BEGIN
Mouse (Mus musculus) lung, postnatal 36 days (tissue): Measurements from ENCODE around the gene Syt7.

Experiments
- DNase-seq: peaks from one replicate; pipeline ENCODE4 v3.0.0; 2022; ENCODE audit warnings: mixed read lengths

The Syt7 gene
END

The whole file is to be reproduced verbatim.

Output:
Mouse (Mus musculus) lung, postnatal 36 days (tissue): Measurements from ENCODE around the gene Syt7.

Experiments
- DNase-seq: peaks from one replicate; pipeline ENCODE4 v3.0.0; 2022; ENCODE audit warnings: mixed read lengths

The Syt7 gene